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Identification of nine genomic regions of amplification in urothelial carcinoma, correlation with stage, and potential prognostic and therapeutic value.

Identification of nine genomic regions of amplification in urothelial carcinoma, correlation with stage, and potential prognostic and therapeutic value.

We choose to focus on copy number amplifications, and identified 9 genomic regions of common amplification in an initial cohort of 80 urothelial carcinoma specimens, of which 73 gave reliable copy number information by MIP analysis. We then generated a set of MLPA probes to interrogate those nine regions in a validation cohort of 84 samples. We demonstrated that the performance of the MLPA analysis was robust on control blood DNAs, bladder cancer cell line DNAs, and frozen DNA samples from a subset (39) of the cancers initially evaluated by MIP analysis of FFPE DNA. We then performed the MLPA analysis on a separate validation cohort of 84 bladder cancer FFPE DNA samples. In the validation cohort, we found that all genomic regions showed evidence of amplification in two or more samples, with the highest levels of amplification seen for CCND1 and MDM2 (Table 6). The regions with the most frequent amplifica- tion were chromosome 1q23.3, E2F3-SOX4, and CCND1 (Table 6). Amplification was seen significantly more frequently in advanced stage tumors (Ta grade 3, or higher stage) than in early stage tumors (Ta grade 1 or 1–2).
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Application of selection mapping to identify genomic regions associated with dairy production in sheep.

Application of selection mapping to identify genomic regions associated with dairy production in sheep.

In Europe, especially in Mediterranean areas, the sheep has been traditionally exploited as a dual purpose species, with income from both meat and milk. Modernization of husbandry methods and the establishment of breeding schemes focused on milk production have led to the development of ‘‘dairy breeds.’’ This study investigated selective sweeps specifically related to dairy production in sheep by searching for regions commonly identified in different European dairy breeds. With this aim, genotypes from 44,545 SNP markers covering the sheep autosomes were analysed in both European dairy and non-dairy sheep breeds using two approaches: (i) identification of genomic regions showing extreme genetic differentiation between each dairy breed and a closely related non-dairy breed, and (ii) identification of regions with reduced variation (heterozygosity) in the dairy breeds using two methods. Regions detected in at least two breeds (breed pairs) by the two approaches (genetic differentiation and at least one of the heterozygosity-based analyses) were labeled as core candidate convergence regions and further investigated for candidate genes. Following this approach six regions were detected. For some of them, strong candidate genes have been proposed (e.g. ABCG2, SPP1), whereas some other genes designated as candidates based on their association with sheep and cattle dairy traits (e.g. LALBA, DGAT1A) were not associated with a detectable sweep signal. Few of the identified regions were coincident with QTL previously reported in sheep, although many of them corresponded to orthologous regions in cattle where QTL for dairy traits have been identified. Due to the limited number of QTL studies reported in sheep compared with cattle, the results illustrate the potential value of selection mapping to identify genomic regions associated with dairy traits in sheep.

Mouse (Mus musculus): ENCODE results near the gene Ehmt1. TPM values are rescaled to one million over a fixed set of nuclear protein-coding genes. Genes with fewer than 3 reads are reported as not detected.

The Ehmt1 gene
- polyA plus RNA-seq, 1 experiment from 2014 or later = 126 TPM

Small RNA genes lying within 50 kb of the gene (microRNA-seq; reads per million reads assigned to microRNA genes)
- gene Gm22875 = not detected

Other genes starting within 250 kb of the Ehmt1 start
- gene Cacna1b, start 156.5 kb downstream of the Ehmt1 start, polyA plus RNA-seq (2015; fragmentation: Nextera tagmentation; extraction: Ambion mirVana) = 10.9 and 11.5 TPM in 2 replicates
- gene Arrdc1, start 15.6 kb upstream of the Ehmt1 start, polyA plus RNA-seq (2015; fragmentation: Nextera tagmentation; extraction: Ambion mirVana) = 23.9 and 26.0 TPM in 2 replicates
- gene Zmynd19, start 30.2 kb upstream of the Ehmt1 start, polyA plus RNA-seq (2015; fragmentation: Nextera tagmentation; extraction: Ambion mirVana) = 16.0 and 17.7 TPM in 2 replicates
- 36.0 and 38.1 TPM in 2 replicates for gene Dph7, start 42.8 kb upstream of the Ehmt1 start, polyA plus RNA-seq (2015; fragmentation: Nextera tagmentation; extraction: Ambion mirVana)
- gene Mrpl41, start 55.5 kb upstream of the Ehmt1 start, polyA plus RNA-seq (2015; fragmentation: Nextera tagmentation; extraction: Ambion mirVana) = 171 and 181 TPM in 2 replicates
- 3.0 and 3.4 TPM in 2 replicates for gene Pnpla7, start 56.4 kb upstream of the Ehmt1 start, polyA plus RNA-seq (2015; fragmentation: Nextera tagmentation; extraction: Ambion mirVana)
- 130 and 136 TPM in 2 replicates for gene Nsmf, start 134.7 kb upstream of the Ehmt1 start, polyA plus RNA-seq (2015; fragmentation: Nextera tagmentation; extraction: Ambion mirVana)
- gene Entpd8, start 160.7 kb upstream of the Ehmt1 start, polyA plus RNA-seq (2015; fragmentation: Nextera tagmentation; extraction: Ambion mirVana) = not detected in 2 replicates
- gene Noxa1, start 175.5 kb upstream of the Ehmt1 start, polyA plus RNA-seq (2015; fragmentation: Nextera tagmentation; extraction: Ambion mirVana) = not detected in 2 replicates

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Breaking Good: Accounting For Fragility Of Genomic Regions In Rearrangement Distance Estimation

Breaking Good: Accounting For Fragility Of Genomic Regions In Rearrangement Distance Estimation